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On PTC, Wind Industry Seeks a Winning Hand

Dexter Gauntlett — December 27, 2012

The American Wind Energy Association (AWEA) sent a letter in December to leading members of Congress, urging them to include a modified extension of the wind energy Production Tax Credit (PTC) in the fiscal cliff budget deal.  The existing PTC is scheduled to expire at the end of the year.  The cleantech industry, which has fared well in times of economic, political, and natural disasters, is counting on yet another last-minute breakthrough on a policy that should have been enacted a long time ago: the stepped-down wind PTC that replaces the industry killing on-again-off-again cycle with a predictable, long-term approach that phases the tax credit out over time.

Here’s an excerpt from the letter:

“The industry has undertaken an extensive analytical effort to determine what level of the PTC over a specific number of years would be needed to keep the industry minimally viable.  The analysis assumed that the industry would meet ambitious technology-improvement and capital cost targets.  Analytical results indicate that a PTC beginning with 2.2 cents per kilowatt-hour, or 100% of the current level for projects that begin construction in 2013, followed by 90%, 80%, 70%, 60%, and then 60% of the current level for projects that are placed in service in years 2014 through 2018, with no PTC in 2019 or afterwards, would sustain a minimally viable industry, able to continue achieving cost reductions.”

The damage has already been done for 2013, as U.S. installations are projected to drop from approximately 10 gigawatts (GW) this year to less than 2 GW in 2013.  The stepped down approach could return the industry to the 8-10 GW annual installation range, given the likelihood of cost reductions and of renewable portfolio standard target deadlines immediately following that time period.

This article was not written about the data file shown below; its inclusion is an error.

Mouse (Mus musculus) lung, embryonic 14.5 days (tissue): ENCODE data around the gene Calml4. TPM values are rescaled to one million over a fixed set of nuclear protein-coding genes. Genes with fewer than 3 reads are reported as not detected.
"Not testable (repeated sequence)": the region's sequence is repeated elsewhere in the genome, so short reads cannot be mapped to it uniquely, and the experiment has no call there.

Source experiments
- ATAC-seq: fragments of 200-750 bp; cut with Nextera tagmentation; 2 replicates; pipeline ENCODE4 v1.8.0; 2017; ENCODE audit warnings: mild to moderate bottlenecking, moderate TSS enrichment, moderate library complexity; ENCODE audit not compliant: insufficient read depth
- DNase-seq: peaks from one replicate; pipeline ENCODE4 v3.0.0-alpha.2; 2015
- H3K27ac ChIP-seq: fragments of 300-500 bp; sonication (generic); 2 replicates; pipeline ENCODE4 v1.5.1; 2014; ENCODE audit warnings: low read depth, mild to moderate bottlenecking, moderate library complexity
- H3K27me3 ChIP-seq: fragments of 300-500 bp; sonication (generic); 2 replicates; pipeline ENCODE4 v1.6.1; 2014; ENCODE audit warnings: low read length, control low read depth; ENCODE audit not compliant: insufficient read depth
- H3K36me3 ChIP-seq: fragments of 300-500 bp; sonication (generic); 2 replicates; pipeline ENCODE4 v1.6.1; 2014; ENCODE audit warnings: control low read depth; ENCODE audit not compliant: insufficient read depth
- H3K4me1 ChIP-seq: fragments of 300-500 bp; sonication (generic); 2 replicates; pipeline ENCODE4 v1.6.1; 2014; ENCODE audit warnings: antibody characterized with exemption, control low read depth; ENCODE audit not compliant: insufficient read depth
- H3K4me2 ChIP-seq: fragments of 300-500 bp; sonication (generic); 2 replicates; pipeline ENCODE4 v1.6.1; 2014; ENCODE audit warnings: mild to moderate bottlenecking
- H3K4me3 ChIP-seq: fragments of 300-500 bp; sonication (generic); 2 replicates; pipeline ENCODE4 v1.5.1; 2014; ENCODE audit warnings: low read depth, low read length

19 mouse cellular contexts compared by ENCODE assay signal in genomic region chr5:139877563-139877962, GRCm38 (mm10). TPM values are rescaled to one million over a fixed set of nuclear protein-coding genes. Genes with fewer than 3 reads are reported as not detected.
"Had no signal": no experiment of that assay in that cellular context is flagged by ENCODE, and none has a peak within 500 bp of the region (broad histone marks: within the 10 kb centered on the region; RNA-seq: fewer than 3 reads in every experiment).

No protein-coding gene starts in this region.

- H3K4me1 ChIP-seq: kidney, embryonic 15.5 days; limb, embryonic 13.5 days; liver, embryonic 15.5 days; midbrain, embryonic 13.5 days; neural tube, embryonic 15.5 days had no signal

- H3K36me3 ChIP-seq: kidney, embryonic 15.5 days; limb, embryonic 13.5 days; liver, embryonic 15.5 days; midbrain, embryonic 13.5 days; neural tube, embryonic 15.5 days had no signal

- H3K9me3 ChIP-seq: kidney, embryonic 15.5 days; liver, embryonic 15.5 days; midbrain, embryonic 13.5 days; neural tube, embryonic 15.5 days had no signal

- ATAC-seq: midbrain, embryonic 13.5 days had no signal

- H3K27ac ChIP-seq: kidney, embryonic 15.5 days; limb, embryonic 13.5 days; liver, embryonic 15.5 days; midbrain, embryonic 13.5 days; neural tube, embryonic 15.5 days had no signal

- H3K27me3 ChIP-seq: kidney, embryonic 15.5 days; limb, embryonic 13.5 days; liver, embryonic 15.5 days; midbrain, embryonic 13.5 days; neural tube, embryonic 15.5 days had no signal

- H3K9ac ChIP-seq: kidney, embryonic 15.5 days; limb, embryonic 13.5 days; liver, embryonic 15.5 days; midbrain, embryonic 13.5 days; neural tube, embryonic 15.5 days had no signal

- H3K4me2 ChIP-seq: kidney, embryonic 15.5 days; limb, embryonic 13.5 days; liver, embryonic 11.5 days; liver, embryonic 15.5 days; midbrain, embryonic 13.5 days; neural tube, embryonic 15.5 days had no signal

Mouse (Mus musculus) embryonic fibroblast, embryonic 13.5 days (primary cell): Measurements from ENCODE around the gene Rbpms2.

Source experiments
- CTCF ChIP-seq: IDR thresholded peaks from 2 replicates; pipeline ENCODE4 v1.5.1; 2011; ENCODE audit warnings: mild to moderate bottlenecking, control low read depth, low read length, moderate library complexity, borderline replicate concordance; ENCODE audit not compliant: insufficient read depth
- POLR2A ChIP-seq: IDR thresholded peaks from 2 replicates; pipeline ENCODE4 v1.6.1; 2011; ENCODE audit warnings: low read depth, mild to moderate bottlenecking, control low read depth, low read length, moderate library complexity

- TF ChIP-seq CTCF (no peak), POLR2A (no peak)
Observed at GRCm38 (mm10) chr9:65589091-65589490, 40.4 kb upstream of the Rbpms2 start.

Wind Power Capacity Growth, United States: 1992-2012

(Source: EIA)

Back at the Trough

It’s unfortunate that it has taken this long to get this kind of framework on the table.  It appears that the wind industry overplayed its hand, counting on the richer $0.022 per kWh incentive in shorter increments, renewed every few years.  Given the variability of American energy politics, that proved to be wishful thinking.

For years the wind industry has made the argument that wind is a mature technology that can produce cost-effective renewable energy today and is on a cost-reduction path to compete with fossil fuels, but needs federal support in the meantime.  Granted, the American tax-credit system routinely defies logic on multiple levels, doling out billions to the oil and gas industry each year, but 2 to 3 years is not a realistic amount of time to drive down costs and reach market stability for any new technology.  Especially when the entire industry shrivels during the interim negotiating period, as we are seeing today.

You have to credit the hard working people working at AWEA and in the industry more broadly for their impressive accomplishments to date, from both a wind energy deployment and economic growth perspective.  They were counting on wind being recognized by Congress as a clear win-win bipartisan issue that has been a boom for red and blue states alike.  Instead, the wind industry has had to come back to the trough every few years and bargain for short-term extensions at the expense of a healthier longer-term approach that would have provided both predictability and pressure on the industry to reduce costs.

Given the macro trends at play – specifically, low-cost natural gas and modest U.S. electricity demand growth – the stepped down approach is no guarantee of industry success.  Under the circumstances though, it’s still the most sensible policy moving forward.  Hopefully it’s not too late.

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